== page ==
That’s why I didn’t suspect anything when buying my ES-125 that turned out to have lost its bracing - perfect arch with no sign of sinking. I did not want to take the risk though, so I put a sound post in.

    You think that ES-300 had no bracing from factory?

  14. #13

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    Quote Originally Posted by Little Jay
    ...and they sounded quite similar electrically but acoustically the Gibson sounded quite a bit darker and woodier. I don’t remember much difference in acoustic volume though. I must admit the Gibson had the edge over the Condor, but I don’t think the sound post made that difference.
    It could be that those differences are down to (generally) thinner tops on Japanese guitars. My Aria's top is almost 30% thinner than my 175's.

  15. #14

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    Quote Originally Posted by Rocket Roll
    I've got both, an ES-175 and a great old Aria 2302 with a sound post. No real differences in acoustic sound (or electric, for that matter), and I've already posted soundclips to prove it.

    If soundposts were so deadly for the archtop sound, why would Gretsch insist on them so much? Trestle bracing, ML bracing, soundposts, you name it - Gretsch has it. And it works.
    No archtop guitar builder who is trying to build an acoustic archtop will ever put a sound post in their guitar. Gretsch can use them all they want and in fact played electrically as I mentioned it does not make too much difference. However just to be clear from a purely acoustic standpoint and making an acoustic archtop, sound post are an enemy. For anyone who wants to make a comparison to the violin ( they have soundpost) and and an archtop acoustic, this is not a valid comparison. As the legendary Bill Barker said over 40 years ago that violin and guitars produce sound completely different. The back of an acoustic archtop is made to stop the sound and a violin the back and top work completely together, in addition the violin is bowed.

  16. #15

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    Quote Originally Posted by Little Jay
    That’s why I didn’t suspect anything when buying my ES-125 that turned out to have lost its bracing - perfect arch with no sign of sinking. I did not want to take the risk though, so I put a sound post in.

    You think that ES-300 had no bracing from factory?
    Yes, from the factory. The inside was completely clean, no glue or anything.

  17. #16

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    I put a sound post in a 1972ish Epiphone Howard Roberts. I don't remember the year exactly. But it was Kalamazoo built and had a carved spruce top. The feedback was difficult to deal with, but I was playing rock (only could afford one guitar then).

    This older jazz player took a dowel he cut at the right length, reached in the sound hole, and locked the dowel in between the top and back- no glue. That might have helped a little.

    Gretsches are electric guitars. The trestle bracing may have made the sound brighter. My Country Gentleman had feedback that was about as bad as the Howard Roberts, as I recall. Maybe less. It still took a lot of effort to control feedback.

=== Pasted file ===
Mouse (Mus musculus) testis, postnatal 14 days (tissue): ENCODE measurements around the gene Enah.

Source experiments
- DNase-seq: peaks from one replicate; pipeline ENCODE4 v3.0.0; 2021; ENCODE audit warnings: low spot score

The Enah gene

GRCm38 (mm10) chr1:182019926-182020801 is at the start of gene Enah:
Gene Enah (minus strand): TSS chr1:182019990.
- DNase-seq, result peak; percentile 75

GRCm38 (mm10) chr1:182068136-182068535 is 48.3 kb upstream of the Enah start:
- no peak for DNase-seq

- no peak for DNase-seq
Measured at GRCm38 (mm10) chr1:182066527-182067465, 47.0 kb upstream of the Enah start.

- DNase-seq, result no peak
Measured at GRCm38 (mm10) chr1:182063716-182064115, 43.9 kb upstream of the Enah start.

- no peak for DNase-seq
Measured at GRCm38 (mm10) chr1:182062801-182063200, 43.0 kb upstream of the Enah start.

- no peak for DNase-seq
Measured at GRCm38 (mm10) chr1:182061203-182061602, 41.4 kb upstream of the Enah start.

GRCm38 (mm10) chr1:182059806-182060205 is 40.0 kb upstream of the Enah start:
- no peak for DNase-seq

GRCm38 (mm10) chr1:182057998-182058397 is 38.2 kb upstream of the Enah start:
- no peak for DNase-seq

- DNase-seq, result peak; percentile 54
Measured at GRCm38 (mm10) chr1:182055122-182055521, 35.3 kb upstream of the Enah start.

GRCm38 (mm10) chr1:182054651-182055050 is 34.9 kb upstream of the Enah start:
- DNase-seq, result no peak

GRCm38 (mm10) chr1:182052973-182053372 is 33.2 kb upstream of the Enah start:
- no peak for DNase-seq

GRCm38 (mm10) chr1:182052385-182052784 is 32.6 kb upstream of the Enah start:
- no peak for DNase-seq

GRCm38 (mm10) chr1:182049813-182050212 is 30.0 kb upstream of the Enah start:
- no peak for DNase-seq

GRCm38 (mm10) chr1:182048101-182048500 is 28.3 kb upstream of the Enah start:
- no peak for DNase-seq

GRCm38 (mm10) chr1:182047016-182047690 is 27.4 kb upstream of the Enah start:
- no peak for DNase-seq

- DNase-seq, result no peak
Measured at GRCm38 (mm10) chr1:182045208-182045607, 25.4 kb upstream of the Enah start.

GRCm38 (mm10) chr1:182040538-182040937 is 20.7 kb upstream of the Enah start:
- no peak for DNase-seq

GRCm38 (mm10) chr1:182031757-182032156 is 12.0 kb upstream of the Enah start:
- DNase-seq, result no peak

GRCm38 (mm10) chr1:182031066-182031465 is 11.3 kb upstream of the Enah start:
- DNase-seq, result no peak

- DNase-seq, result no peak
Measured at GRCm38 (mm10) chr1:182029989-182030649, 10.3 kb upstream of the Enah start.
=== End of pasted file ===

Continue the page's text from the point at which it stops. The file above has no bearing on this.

18. #17

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    Back when I was playing Borys guitars Roger offered a sound-post option in a B120. AFAIR it had standard B120 construction. I didn't opt for that in mine.

    Danny W.

  19. #18

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    Quote Originally Posted by deacon Mark
    No archtop guitar builder who is trying to build an acoustic archtop will ever put a sound post in their guitar.
    Well, as said in a post above, Roger Borys does. Ken Parker did. The problem is in execution, not in the concept. Hence so many different claimed results - from people saying soundpost saved their lives, to people quoting Terry Pratchett: "The guitar (now) sounds like a cat going to a toilet through a sewn-up bum." No wonder, since the art of installing soundpost in a violin teaches us that 1mm makes all the difference.

    Quote Originally Posted by deacon Mark
    Gretsch can use them all they want and in fact played electrically as I mentioned it does not make too much difference.
    Gretschers claim it does. Reduces mid frequencies, some of them say. Since the mids are key ingredient in feedback, it makes sense.

    Archtop without mids is closer in sound to a flattop, then to a solid body guitar. "Acoustics" are very present in every good Gretsch I've played so far.

  20. #19

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    Quote Originally Posted by Rocket Roll
    The problem is in execution, not in the concept. Hence so many different claimed results - from people saying soundpost saved their lives, to people quoting Terry Pratchett: "The guitar (now) sounds like a cat going to a toilet through a sewn-up bum." No wonder, since the art of installing soundpost in a violin teaches us that 1mm makes all the difference.
    You think it’s that critical? I must have been very lucky with my ES-125 then…. I just took a 1”x1” cedar piece that is used in cigar boxes (for nice smell?) and put it under the bridge. Since I have an early 125 with a flat back braced like an acoustic, it has a seam running in the middle cover by a wood strip, so I couldn’t center it, so I put it next to the strip on the bass-side. To my ears it sounds great, this guitar can sound pretty dark sound but also has enough enough treble and high mids to cut trough ( just with a flick of the treble knob).

    Dark and woody:



    Jazzy:




    Bright and funky:


  21. #20

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    Great sound and playing! I especially loved the Hard Rock Cafe tone.

    Quote Originally Posted by Little Jay
    You think it’s that critical? I must have been very lucky with my ES-125 then….
    I guess it's less critical with guitars, what with all that plucking going on. But, man, do cellists and violinists get fussy about that millimeter.

  22. #21

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    Quote Originally Posted by Rocket Roll
    Well, as said in a post above, Roger Borys does. Ken Parker did. The problem is in execution, not in the concept. Hence so many different claimed results - from people saying soundpost saved their lives, to people quoting Terry Pratchett: "The guitar (now) sounds like a cat going to a toilet through a sewn-up bum." No wonder, since the art of installing soundpost in a violin teaches us that 1mm makes all the difference.



    Gretschers claim it does. Reduces mid frequencies, some of them say. Since the mids are key ingredient in feedback, it makes sense.

    Archtop without mids is closer in sound to a flattop, then to a solid body guitar. "Acoustics" are very present in every good Gretsch I've played so far.
    Note Bory’s offered the sound post on his laminate guitar not acoustic voiced. Gretch guitars with sound post are electric guitars.